Traditionally tech companies like to launch products at the start of the year, get them on sale by summer and make sure they're all reviewed and in stock for the Christmas silly-season.
Some firms like to buck that trend though, with the likes of Apple and Amazon preferring to launch certain products in late summer and getting them on the shelves before the leaves start dropping off the trees.
This autumn is going to be particularly busy in the tech world with the launch of Windows 8, iPhone 5 and Kindle Fire 2 HD as well as dozens of Windows 8 tablets, laptops and ultrabooks and assorted Windows Phone 8 and Android handsets.
We had our first look at some of these products this week, so check out all of the hottest tech we've had our hands on in the last seven days…
Some might mock it's mighty screen size, but the original Galaxy Note was (is) a brilliant smartphone. If your hands are big enough to wield it comfortably, it's a perfect device for web browsing, social networking, note-making, email-writing, phone-call-making, film-watching… And so the Galaxy Note 2's juiced-up power, even sexier screen and Jelly Bean OS makes it the most dazzling and impressive handset ever designed. It's not for everyone of course, but as a mobile device it's simply unmatched on features or function. Get this to the £30 mark on contract (or around $399) and, coupled with some serious marketing again from Samsung, we should have a winner and a bumper-seller on our larger than average hands.
Amazon introduced a new, larger screened Kindle Fire Thursday, the Amazon Kindle Fire HD. The new device's screen is 8.9 inches, making it the largest tablet Amazon's offered to date. Weighing in at 20 ounces and measuring 8.8mm slim, the high-def's display is 1920 x 1200 with 254 ppi, while the 7-inch version has a resolution of 1280 x 800. An OMAP 4470 processor by Texas Instruments powers these HDs while they can switch between a 2.4 GHz network and a 5 GHz one, depending on reader needs. The 7-inch slate, starting at 16GB, costs $199 and ships Sept. 14. The 32GB version runs $249. For $299, consumers can pick up the 8.9 incher with 16BG or a 32GB for $369.The UK will see the upgraded Kindle Fire (£129) and new 7-inch Kindle Fire HD (£159 for 16GB, £199 for 32GB) October 25.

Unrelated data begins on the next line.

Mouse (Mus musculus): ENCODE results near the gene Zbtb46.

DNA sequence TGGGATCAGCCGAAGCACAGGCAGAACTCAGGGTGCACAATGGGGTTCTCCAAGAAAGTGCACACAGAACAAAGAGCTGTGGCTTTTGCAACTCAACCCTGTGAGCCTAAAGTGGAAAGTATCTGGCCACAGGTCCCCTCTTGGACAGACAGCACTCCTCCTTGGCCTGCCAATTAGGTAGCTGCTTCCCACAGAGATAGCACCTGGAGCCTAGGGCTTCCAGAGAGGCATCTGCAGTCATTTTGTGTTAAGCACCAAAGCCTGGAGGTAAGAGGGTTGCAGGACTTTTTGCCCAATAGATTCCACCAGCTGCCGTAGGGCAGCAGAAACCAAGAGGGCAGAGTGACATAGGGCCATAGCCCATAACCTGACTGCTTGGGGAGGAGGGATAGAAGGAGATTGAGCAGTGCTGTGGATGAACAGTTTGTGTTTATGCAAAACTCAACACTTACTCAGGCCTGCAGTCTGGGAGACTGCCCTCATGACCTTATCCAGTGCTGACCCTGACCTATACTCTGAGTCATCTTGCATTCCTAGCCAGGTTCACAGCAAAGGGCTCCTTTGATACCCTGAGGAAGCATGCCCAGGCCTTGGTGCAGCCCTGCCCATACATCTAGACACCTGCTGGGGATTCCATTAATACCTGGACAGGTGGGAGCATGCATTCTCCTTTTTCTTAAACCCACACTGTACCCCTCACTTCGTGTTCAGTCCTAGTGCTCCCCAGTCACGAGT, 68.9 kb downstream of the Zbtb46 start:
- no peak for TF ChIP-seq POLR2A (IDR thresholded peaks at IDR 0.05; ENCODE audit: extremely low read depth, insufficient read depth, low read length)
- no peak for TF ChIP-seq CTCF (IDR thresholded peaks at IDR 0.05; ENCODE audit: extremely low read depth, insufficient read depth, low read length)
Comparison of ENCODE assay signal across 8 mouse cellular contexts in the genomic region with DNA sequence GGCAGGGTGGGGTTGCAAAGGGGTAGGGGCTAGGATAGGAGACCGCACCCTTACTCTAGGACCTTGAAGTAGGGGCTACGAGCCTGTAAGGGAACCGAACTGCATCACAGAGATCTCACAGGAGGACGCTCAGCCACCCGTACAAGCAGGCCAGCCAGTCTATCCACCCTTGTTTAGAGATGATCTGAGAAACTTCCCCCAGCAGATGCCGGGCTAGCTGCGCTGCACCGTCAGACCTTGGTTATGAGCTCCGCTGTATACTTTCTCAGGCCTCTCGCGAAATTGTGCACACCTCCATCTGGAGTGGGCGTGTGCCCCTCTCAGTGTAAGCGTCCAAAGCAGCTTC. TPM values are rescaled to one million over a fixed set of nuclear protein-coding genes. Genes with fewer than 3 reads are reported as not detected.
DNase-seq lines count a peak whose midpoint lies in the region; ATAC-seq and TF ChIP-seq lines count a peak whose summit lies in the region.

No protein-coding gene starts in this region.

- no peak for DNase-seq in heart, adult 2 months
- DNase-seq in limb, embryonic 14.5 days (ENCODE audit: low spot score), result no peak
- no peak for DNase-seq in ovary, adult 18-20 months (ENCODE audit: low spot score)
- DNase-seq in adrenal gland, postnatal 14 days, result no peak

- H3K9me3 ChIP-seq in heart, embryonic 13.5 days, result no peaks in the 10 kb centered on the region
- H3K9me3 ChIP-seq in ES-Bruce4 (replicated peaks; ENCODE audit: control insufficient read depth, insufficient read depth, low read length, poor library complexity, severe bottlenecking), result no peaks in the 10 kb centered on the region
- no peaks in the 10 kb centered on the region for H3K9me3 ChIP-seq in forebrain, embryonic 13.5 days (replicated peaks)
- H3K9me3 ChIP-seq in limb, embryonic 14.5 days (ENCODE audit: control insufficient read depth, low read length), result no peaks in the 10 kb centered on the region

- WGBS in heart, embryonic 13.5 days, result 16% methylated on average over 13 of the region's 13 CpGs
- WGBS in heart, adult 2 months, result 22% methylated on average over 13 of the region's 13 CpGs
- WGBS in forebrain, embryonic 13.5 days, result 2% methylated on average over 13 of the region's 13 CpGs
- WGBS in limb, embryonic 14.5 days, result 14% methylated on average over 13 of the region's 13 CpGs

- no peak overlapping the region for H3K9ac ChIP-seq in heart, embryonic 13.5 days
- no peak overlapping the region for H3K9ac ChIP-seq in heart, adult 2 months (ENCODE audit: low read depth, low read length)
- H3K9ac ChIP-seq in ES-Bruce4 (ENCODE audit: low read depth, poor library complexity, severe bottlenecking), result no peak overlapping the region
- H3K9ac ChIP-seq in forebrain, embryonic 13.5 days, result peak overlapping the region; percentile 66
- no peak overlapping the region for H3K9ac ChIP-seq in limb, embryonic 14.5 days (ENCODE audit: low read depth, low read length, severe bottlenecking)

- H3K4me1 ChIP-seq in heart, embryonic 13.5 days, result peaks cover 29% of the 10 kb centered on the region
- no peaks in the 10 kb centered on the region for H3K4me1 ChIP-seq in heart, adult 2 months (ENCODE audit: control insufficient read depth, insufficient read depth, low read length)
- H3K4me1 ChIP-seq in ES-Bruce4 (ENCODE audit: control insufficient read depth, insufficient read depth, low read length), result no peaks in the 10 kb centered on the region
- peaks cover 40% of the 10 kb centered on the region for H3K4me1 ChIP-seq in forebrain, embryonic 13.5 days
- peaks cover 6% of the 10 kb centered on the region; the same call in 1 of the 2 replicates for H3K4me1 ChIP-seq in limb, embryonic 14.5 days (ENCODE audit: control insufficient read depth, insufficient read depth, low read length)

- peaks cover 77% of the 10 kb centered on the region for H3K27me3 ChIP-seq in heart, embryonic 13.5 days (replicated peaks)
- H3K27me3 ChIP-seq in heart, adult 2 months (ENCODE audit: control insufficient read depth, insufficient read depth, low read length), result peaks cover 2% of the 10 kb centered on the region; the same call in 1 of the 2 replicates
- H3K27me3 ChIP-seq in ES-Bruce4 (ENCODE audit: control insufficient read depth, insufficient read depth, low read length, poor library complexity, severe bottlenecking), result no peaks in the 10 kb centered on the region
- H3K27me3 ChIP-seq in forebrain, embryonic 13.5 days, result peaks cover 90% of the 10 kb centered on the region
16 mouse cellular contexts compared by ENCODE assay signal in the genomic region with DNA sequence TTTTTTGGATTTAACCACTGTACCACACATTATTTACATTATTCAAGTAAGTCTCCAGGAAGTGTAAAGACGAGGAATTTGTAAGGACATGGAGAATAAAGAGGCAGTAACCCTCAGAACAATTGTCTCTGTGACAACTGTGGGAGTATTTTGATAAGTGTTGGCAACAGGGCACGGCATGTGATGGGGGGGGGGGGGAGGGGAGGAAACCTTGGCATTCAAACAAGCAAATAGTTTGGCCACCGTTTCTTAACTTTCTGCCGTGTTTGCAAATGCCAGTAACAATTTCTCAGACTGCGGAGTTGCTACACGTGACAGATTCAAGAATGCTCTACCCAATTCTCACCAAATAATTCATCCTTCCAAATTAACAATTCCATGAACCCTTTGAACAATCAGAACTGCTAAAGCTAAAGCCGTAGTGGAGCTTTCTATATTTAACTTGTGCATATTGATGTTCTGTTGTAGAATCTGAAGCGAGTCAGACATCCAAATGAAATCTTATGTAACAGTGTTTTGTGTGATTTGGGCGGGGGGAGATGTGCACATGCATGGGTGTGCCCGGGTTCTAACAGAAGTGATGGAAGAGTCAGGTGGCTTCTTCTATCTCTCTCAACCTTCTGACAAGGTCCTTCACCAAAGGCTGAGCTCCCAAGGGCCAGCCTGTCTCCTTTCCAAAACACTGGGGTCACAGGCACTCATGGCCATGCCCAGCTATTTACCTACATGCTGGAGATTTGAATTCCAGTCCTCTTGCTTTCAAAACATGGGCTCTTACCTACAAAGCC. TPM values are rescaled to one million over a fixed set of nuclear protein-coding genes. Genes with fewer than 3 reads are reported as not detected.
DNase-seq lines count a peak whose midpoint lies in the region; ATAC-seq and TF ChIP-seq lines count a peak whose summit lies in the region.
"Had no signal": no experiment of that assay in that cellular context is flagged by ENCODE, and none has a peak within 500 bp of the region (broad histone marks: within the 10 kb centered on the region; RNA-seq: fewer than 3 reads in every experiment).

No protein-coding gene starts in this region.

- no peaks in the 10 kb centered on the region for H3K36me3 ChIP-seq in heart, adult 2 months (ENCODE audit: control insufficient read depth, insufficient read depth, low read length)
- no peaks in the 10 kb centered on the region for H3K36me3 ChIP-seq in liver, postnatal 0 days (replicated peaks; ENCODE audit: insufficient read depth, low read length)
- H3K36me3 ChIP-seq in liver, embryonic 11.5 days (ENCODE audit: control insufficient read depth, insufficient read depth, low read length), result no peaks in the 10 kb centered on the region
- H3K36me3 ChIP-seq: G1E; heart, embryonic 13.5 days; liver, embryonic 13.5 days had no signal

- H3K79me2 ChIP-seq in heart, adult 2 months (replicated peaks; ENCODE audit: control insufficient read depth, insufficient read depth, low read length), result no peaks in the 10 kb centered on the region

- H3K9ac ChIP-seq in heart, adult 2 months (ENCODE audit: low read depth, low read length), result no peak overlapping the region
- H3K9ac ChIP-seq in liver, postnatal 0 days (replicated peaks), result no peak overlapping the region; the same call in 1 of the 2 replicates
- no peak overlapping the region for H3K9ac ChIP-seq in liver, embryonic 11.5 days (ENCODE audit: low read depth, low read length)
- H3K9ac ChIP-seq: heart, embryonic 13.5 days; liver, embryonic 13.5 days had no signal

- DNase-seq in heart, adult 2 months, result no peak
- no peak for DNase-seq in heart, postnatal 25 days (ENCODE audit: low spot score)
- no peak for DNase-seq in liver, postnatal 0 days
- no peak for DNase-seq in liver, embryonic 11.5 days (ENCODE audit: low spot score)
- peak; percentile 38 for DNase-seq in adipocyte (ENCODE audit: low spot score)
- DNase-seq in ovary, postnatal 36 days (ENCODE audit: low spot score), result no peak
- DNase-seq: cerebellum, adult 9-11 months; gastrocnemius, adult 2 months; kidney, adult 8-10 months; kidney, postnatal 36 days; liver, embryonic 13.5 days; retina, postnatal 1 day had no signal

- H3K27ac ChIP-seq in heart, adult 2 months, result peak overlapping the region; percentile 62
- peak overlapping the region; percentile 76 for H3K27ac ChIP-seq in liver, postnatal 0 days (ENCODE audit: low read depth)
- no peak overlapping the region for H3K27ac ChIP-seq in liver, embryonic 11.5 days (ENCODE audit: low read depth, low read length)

Nokia is being frustratingly precious about its phones at the moment – surely Windows Phone 8 should be more ready for at least beta testing by now – which means forming a decent opinion on the new phones is difficult to say the least. But the Nokia Lumia 920 is a good phone from the outset, although it didn't really give us much to feel wowed by. While many readers will be able to easily tell the difference between this and the Lumia 900, whack Windows Phone 7.8 on the older model and place them next to each other on the shop shelf and see if consumers are bothered to find out the difference between the two. Nokia's Pureview, Drive, Maps, Public Transport and Music are decent apps to differentiate in a crowded market, but we can't help but feel that this may not be enough of an evolution to really take Windows Phone to the next level.
Amazon founder and CEO Jeff Bezos took the stage at a Santa Monica, Calif. event on Thursday to introduce the 6-inch Kindle Paperwhite, the next iteration of the company's iconic brand of ebook readers. The most important factor of any device that you're going to be staring at for hours on end is the screen, and the Kindle Paperwhite sports a new display with the highest contrast and resolution and least glare of any Kindle screen yet.
The little brother to the brand-leading 920 above, we can't help feeling like the Nokia Lumia 820 should feel a little more premium, in the same way the 800 was mostly a shrunken down version of the 900 with something of the same clout. The Lumia 820 will live or die by its price; get this under £200 and there could be a seriously good phone out there, but if it's more aimed at the premium user we can't see why you wouldn't opt for the 920 unless you love microSD slots and hate larger screens.